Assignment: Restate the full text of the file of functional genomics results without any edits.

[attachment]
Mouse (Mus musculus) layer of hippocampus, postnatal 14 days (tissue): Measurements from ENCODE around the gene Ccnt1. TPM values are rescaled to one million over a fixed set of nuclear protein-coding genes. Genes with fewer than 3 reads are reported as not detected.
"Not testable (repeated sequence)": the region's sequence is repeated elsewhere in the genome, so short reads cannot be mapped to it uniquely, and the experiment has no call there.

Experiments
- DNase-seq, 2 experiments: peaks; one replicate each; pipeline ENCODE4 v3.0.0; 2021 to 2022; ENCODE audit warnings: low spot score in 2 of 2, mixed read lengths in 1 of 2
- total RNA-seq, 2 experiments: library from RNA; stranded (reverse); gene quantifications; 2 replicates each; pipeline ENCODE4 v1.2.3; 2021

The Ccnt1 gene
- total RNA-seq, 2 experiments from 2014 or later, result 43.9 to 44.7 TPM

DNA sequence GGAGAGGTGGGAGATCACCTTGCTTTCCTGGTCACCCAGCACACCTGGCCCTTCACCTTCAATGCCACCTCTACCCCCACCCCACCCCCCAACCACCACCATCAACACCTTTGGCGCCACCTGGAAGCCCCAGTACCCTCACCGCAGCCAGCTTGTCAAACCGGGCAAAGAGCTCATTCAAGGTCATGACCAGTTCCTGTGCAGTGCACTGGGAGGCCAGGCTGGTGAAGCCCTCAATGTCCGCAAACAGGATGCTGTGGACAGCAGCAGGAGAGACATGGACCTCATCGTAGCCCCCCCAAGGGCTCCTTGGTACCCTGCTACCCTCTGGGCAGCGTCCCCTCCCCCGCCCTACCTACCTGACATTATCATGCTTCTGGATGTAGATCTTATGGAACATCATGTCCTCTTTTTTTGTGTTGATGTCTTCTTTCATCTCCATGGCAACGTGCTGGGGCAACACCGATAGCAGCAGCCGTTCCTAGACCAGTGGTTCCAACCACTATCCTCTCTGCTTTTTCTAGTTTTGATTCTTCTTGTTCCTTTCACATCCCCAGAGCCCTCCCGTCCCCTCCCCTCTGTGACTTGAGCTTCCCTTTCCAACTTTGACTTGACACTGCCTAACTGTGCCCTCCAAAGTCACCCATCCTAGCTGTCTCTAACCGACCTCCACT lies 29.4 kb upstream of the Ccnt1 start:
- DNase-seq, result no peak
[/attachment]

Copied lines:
Mouse (Mus musculus) layer of hippocampus, postnatal 14 days (tissue): Measurements from ENCODE around the gene Ccnt1. TPM values are rescaled to one million over a fixed set of nuclear protein-coding genes. Genes with fewer than 3 reads are reported as not detected.
"Not testable (repeated sequence)": the region's sequence is repeated elsewhere in the genome, so short reads cannot be mapped to it uniquely, and the experiment has no call there.

Experiments
- DNase-seq, 2 experiments: peaks; one replicate each; pipeline ENCODE4 v3.0.0; 2021 to 2022; ENCODE audit warnings: low spot score in 2 of 2, mixed read lengths in 1 of 2
- total RNA-seq, 2 experiments: library from RNA; stranded (reverse); gene quantifications; 2 replicates each; pipeline ENCODE4 v1.2.3; 2021

The Ccnt1 gene
- total RNA-seq, 2 experiments from 2014 or later, result 43.9 to 44.7 TPM

DNA sequence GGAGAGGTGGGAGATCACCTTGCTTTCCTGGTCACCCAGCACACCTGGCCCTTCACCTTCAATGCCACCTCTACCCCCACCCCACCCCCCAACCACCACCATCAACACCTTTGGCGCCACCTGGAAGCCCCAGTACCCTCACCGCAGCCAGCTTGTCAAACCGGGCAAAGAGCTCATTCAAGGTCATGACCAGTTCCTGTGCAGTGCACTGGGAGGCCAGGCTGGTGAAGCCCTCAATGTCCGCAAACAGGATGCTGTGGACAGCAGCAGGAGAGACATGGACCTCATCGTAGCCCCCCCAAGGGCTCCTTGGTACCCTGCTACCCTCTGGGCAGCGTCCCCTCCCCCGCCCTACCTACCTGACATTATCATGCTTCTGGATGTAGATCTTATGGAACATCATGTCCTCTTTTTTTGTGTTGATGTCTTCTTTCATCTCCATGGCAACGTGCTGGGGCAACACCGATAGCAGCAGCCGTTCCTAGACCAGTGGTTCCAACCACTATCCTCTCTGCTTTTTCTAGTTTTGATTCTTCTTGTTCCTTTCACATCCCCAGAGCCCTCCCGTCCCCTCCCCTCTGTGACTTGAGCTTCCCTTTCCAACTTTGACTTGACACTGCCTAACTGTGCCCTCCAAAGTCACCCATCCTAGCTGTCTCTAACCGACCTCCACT lies 29.4 kb upstream of the Ccnt1 start:
- DNase-seq, result no peak